On August 20, 2018, Greece exited the narrow framework of the memorandums. At the same time, it entered into a transitional phase of relative political freedom of movement. By making the most of the degree of freedom it has acquired, the country must prove to its creditors, and the financial markets (which it recently tapped successfully), that it can be self-governed in such a way that its sovereignty cannot be questioned again. There are two fronts on which these stakes are already being judged: the fiscal course and the transformation of public administration.
As far as the first front is concerned, all stakeholders fully understand that it is a critical test. The redistribution of resources in favor of those most affected during the nine-year period of harsh austerity (2010-18), which constitutes the actual “exit from the memorandums of understanding,” is absolutely necessary. However, it is equally important to hold a public debate on how this redistribution will be implemented in the context of safeguarding the budgetary achievements of the period 2016-18.
It has become quite clear that, in order not to face the specter of bankruptcy ever again, there should be no repetition of fiscal policy errors similar to those that led us to the regrettable state of affairs in 2010.
On the second front, nevertheless, that of public administration, in the widest possible sense of the term, the situation is more complicated. The current government has certainly taken a number of initiatives in the right direction. However, due to the accumulation of chronic weaknesses, they have not succeeded in changing the perception of public opinion, which is that public services and public enterprises remain more or less as they were before 2015, save for a few exceptions.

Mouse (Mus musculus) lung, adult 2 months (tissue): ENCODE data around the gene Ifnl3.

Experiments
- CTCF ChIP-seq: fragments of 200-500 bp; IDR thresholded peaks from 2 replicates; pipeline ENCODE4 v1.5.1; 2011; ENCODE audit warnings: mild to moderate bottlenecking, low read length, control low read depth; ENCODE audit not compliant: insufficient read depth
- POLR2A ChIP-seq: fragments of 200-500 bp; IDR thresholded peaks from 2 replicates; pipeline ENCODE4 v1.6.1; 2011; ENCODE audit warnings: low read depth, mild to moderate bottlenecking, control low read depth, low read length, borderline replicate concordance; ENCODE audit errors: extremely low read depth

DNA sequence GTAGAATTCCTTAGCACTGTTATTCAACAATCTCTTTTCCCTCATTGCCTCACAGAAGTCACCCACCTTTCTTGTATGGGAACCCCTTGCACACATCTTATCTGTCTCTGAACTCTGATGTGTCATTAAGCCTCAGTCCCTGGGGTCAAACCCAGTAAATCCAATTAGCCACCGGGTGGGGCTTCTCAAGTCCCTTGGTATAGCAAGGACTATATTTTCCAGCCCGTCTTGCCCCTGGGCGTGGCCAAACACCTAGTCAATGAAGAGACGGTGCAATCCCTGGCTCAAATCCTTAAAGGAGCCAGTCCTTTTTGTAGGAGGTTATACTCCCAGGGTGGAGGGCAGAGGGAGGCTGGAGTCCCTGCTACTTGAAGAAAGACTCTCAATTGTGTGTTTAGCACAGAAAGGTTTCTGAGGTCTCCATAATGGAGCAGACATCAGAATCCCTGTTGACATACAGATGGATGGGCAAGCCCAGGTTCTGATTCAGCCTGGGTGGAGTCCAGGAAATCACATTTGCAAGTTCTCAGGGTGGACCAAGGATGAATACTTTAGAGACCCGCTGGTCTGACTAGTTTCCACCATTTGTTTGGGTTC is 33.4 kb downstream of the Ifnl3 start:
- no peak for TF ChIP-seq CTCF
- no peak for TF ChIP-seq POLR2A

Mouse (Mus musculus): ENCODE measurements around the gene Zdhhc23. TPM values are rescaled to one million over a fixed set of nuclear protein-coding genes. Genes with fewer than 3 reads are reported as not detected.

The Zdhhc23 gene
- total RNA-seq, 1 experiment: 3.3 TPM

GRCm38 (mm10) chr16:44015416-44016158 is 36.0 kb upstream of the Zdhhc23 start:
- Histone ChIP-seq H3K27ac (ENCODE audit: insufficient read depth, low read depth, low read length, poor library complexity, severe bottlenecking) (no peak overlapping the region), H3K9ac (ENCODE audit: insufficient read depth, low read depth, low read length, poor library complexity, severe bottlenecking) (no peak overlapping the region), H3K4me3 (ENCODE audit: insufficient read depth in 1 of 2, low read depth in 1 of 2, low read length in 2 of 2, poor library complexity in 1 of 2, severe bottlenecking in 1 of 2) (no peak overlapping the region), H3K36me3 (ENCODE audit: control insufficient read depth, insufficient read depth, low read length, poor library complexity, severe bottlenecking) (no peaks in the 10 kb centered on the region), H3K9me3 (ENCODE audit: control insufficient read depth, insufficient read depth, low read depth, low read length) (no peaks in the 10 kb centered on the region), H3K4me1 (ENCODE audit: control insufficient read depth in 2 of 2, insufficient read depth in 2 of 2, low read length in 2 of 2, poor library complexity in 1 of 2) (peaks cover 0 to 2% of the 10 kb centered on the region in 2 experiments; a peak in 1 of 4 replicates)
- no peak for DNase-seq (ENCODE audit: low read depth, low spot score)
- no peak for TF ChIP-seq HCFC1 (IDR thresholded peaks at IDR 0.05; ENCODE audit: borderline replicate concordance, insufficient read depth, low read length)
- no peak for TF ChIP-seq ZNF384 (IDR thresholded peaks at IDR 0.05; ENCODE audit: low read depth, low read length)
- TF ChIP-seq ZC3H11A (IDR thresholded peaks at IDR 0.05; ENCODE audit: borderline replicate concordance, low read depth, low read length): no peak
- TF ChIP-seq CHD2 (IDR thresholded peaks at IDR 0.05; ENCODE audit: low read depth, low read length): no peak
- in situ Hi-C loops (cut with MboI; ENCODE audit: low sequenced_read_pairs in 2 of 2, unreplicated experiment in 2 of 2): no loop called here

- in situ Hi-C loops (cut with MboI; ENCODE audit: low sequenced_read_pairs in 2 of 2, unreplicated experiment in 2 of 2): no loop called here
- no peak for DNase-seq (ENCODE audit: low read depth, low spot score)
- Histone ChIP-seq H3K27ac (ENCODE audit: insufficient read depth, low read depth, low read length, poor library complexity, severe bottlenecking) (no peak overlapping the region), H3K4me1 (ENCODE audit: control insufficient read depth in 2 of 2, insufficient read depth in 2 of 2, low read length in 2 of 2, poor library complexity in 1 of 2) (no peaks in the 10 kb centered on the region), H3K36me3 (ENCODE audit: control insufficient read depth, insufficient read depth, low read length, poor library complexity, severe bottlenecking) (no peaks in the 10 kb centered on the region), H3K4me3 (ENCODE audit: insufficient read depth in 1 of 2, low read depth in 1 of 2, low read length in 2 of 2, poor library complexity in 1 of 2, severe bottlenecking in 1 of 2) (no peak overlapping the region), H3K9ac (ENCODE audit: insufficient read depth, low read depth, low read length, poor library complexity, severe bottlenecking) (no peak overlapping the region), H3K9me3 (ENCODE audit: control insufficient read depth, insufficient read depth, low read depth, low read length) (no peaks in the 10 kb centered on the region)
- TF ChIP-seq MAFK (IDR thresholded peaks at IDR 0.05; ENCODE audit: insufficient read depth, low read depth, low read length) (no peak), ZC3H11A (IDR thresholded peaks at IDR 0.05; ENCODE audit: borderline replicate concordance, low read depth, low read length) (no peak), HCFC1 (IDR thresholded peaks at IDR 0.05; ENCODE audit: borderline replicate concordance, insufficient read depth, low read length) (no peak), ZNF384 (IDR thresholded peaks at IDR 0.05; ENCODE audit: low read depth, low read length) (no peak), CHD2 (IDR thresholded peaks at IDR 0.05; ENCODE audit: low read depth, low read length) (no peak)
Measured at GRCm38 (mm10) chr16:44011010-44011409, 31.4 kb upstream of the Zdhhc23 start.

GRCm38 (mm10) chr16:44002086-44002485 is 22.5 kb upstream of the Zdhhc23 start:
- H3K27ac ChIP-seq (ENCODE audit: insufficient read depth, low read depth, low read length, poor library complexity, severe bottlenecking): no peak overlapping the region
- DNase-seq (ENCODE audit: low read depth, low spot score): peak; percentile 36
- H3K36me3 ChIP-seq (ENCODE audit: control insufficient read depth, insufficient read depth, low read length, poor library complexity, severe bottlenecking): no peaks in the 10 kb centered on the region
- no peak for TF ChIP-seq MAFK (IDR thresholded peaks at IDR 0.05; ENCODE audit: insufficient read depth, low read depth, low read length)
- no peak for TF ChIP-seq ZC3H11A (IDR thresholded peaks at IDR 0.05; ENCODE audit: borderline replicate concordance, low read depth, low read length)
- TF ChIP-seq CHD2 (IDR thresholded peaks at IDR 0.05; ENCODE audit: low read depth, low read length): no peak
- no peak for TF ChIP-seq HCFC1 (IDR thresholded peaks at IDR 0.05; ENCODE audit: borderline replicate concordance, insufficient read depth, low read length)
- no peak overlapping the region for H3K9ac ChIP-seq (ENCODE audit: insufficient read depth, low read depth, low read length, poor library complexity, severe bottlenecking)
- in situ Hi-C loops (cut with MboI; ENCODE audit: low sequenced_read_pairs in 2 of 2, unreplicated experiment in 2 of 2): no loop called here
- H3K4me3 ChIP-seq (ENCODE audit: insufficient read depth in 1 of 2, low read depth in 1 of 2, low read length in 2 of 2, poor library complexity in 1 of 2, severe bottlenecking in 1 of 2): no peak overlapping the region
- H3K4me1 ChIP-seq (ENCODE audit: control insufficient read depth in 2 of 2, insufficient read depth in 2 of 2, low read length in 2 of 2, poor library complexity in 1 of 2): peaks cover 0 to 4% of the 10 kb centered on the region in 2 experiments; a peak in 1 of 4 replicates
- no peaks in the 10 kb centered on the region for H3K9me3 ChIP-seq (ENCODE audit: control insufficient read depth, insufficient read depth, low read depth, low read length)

The main reason for this is that the government, out of necessity, was forced to expend too much energy on the complex and extremely painful negotiations with the country’s creditors throughout the period from January 2015 until the expiry of the third program last summer. The continuous – and multilevel – negotiations made it impossible to channel most of its energy – and political capital – toward carrying out the absolutely necessary reforms and cuts in the public administration.
Pressure from creditors
The current opposition during the period 2010-14 chose to promote measures that led to the demolition of the public sector, in order to ensure the budgetary outcomes required by the creditors. The social majority, however, resisted the minimization of everything public (and thus the “common property of citizens”) and the dismissal of a large number of civil servants, under the guise of their evaluation.
Even today, the main opposition does not have a clear vision for change in the public sector and insists on the theories of taking government functions from the public sector and ceding them to the private sector, despite the failures recorded by this practice in many countries.
Today, the vast majority who supported the protests against the leveling of the public sector are now demanding practical political responses to how it can be done differently. How can the state’s relationship with the citizen, which remains one of bureaucratic power in the overwhelming majority of cases, change radically?